Migrating M-Files to SharePoint

Do you need to migrate documents from M-Files to SharePoint Online? This can be a challenging problem because of the way M-Files stores documents means you can’t just pick them up with your favourite migration tool and transfer to SharePoint. In this blog I’ll share some tips on M-Files migrations.

Getting files out of M-Files

As I just mentioned, M-Files stores files in a format that makes it impossible to access them directly with SharePoint migration tools. There are a couple of options, either export documents from M-Files via the Export option in a View or using a custom tool or build your own using the API. In my case I used the Export View option, which dumps the files and related metadata to a folder structure. If you have a lot of files, make sure you have plenty of local diskspace!

Getting files into SharePoint

Once the files are extracted from M-Files you can use the SharePoint Migration Tool (SPMT) to upload to SharePoint if you don’t require any metadata mapping. This is faster than PowerShell, but not as flexible when it comes to customising the migration structure, permissions and metadata.

If you do need metadata then PowerShell is a good option. I wrote a script using Add-PNPFile to upload the document and tag the document with metadata from the exported CSV file generated as part of the M-Files export. In my case I wanted to create folders (one per customer) and then copy the documents for the customer into the related folder.

Using Excel I created my input file, removing the columns from the M-Files export that I didn’t need and using a formula created the folder names without all of the initial file path bits I didn’t need. Excel has a ‘remove duplicates’ feature which is very useful if you need to remove duplicate data from the CSV file. The resulting CSV file had these columns:

  • filepath – path to the documents stored on the local disk
  • foldername – name of the folder to create in SharePoint
  • filename – the name of the file in SharePoint
  • any other custom metadata fields you need e.g. dates, notes, other values

In SharePoint create a library with the columns you need. You’ll need these in the upload script to map the data from the CSV file into the correct columns. Don’t forget to match the data types e.g. dates into date columns.

$cred = Get-Credential  
Connect-PnPOnline -Url https://xxxxxxxxx.sharepoint.com/sites/xxxxxx -Credential $cred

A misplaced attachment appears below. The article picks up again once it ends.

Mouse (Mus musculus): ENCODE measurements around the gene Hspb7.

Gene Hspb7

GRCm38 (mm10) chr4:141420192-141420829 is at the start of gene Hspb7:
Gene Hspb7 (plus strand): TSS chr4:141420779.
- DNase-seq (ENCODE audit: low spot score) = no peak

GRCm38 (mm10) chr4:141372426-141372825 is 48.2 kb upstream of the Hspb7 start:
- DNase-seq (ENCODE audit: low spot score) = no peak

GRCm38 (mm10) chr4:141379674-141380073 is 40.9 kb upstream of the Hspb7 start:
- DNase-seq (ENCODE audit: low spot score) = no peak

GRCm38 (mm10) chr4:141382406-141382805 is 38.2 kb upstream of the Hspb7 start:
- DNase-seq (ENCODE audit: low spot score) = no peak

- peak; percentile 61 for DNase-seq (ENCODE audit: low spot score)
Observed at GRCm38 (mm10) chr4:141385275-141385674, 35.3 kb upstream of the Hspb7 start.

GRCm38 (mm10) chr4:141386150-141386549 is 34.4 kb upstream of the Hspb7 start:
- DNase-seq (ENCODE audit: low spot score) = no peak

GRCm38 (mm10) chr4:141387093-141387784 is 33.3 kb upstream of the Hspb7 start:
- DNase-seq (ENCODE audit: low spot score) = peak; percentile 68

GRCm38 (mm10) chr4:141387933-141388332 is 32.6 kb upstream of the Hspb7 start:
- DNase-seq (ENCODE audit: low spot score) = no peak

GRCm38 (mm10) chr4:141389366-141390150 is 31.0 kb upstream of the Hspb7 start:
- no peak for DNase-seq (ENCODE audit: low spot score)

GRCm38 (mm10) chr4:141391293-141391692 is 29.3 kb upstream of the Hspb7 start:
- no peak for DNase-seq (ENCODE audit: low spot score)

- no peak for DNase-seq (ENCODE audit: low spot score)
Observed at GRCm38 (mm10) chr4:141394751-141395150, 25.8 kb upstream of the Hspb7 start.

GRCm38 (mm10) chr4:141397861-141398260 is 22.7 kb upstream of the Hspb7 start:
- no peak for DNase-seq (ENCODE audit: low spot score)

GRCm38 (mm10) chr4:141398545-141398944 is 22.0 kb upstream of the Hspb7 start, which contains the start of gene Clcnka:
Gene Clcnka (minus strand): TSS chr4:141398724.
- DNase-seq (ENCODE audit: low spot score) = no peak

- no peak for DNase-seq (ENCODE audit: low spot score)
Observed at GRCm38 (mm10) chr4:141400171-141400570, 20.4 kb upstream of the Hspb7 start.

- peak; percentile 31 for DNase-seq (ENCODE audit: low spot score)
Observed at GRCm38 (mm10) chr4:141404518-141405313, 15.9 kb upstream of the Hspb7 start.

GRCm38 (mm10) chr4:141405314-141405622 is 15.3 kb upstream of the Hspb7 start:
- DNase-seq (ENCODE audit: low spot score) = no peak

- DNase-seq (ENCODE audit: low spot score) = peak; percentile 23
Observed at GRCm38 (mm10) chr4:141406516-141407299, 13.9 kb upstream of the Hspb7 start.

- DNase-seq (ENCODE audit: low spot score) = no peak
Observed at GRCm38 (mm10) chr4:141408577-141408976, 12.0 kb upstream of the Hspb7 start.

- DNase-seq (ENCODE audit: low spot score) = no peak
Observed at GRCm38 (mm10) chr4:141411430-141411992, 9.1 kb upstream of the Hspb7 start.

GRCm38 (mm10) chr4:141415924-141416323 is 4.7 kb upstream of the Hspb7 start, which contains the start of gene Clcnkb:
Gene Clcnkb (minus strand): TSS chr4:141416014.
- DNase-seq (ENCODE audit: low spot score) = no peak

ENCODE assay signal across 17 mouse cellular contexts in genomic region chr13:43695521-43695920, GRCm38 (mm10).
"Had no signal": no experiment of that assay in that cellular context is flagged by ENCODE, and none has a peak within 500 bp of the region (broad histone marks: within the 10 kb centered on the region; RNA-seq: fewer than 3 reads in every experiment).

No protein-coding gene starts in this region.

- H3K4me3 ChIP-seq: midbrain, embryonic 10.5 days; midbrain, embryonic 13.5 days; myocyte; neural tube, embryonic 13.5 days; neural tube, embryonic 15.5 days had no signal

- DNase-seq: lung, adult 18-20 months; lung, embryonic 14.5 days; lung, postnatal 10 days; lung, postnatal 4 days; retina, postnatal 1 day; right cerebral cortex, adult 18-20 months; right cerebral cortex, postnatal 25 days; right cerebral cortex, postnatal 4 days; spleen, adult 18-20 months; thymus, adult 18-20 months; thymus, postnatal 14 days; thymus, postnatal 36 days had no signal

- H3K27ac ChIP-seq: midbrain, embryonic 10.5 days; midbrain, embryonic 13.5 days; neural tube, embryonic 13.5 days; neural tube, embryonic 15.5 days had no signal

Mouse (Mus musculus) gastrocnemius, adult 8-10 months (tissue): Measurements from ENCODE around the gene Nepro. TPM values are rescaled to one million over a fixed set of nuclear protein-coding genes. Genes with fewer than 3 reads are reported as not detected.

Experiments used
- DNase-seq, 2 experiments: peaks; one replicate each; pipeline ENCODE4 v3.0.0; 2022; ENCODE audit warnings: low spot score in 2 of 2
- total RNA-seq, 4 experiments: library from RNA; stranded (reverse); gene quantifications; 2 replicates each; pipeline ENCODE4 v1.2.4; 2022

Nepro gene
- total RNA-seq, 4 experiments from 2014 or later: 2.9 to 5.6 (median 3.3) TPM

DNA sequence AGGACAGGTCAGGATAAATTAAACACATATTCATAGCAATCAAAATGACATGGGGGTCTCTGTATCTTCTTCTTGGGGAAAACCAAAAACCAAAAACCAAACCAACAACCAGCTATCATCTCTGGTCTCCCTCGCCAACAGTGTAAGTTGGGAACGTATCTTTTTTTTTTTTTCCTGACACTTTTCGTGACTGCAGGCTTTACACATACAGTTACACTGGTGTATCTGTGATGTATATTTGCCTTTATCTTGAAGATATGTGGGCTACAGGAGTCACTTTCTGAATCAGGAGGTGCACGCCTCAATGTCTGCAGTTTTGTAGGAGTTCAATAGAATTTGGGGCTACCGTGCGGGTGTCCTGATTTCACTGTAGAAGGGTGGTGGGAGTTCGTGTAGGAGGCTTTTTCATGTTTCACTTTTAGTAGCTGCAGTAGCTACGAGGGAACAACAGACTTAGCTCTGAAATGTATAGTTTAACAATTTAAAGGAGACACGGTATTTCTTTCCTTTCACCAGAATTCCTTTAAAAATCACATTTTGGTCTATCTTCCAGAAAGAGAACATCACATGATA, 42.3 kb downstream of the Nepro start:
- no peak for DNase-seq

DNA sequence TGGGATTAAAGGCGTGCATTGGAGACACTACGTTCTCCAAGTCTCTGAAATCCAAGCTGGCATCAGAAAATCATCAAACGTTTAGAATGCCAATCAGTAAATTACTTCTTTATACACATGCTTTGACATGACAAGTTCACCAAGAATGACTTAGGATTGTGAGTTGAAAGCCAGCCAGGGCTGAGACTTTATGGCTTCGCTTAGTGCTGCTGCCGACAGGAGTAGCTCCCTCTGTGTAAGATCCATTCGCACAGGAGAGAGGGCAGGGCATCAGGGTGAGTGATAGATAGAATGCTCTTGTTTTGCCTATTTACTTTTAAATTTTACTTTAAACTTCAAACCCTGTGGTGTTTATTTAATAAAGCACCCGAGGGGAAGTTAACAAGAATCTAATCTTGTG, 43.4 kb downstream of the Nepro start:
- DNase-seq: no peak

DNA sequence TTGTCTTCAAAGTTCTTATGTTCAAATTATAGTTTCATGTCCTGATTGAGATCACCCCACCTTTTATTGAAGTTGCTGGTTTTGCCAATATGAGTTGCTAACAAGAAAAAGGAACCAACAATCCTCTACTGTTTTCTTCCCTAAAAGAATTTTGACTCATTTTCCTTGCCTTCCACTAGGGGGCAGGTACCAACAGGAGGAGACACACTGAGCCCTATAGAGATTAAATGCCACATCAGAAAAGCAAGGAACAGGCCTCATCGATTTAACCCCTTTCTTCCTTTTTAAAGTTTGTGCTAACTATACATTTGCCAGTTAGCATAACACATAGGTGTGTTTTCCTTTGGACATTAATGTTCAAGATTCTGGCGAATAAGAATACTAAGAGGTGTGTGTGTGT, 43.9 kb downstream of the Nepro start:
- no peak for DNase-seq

# Read CSV file
$documents = Import-CSV c:\export\A-Import.csv -Header FilePath, Foldername, Library, Username,DateModified,DateCreated,FileID

$splib = "Clients"  

# Get the New Zealand regional settings for date conversions
$NZCulture = [cultureinfo]::GetCultureInfo('en-NZ')

foreach($doc in $documents) 
{
  #convert date fields to New Zealand date format
  [DateTime]$MDate = [DateTime]::Parse($doc.DateModified,$NZCulture)
  [DateTime]$CDate = [DateTime]::Parse($doc.DateCreated,$NZCulture)
  $LibFolder = $splib+'/'+ClientFolderName

  #upload file to SharePoint with metadata
  Add-PnPFile -Path $doc.File -Folder $splib -Values @{DateModified=$MDate;DateCreated=$CDate;ItemID=$doc.FileID;Title=$doc.Name}
}

File migrations using this method can be slow. Expect it to process somewhere between 2000-4000 files per hour. You can run multiple instances of the script on different sets of files, but this can lead to throttling issues and may actually take longer than running updates sequentially. In this case it was hundreds of thousands of documents that needed to be migrated. Fortunately they were not being updated, so I didn’t need to check back and move any delta changes.

Secure the content

Once the content was copied I needed to set unique permissions each folder. Once again PowerShell was the right tool for the job. Using Set-PnPFolderPermission I was able to apply permissions so that each folder was only accessible to the sales rep assigned to the client.

I started by creating a CSV file with three columns, Folder,Library,UserName. The PowerShell script reads the CSV file and then for each line in the file, runs these two commands to give the user permission to each folder.

$FolderName = $doc.LibraryName+'/'+$doc.Folder
Set-PnPFolderPermission -List $doc.LibraryName -Identity $FolderName -User $doc.Username -AddRole 'Contribute'

Before running the script, I broke inheritance on the library in ‘Library Permissions’, removed the visitors and members and then added a new group that I could add people to who need access to all folders. There was a specific requirement for using Active Directory groups for managing permissions.

Running the process to set permissions on 4000 folders took approximately 2 hours.

Challenges

This type of migration isn’t without it’s challenges. Here are a few I found:

  • Office 365 Throttling is a killer when you have hundreds of thousands of documents to upload
  • M-Files metadata and files can duplicate if views have multi value fields
  • Item level permissions should be avoided in both M-Files and SharePoint
  • File names with characters not supported in SharePoint are best to resolve before migrating
  • Check the powersave settings on the PC running the migration
  • Expect the unexpected!

Summary

These types of migration projects are always challenging. There are many environment specific things that need to be considered including how information is organised in the source system. I have completed several similar migrations from other non-MIcrosoft document management systems and the technique I use here was similar for those systems also.

I hope these notes help you with your migration. Let me know if you’re doing something similar, I’d love to compare notes!

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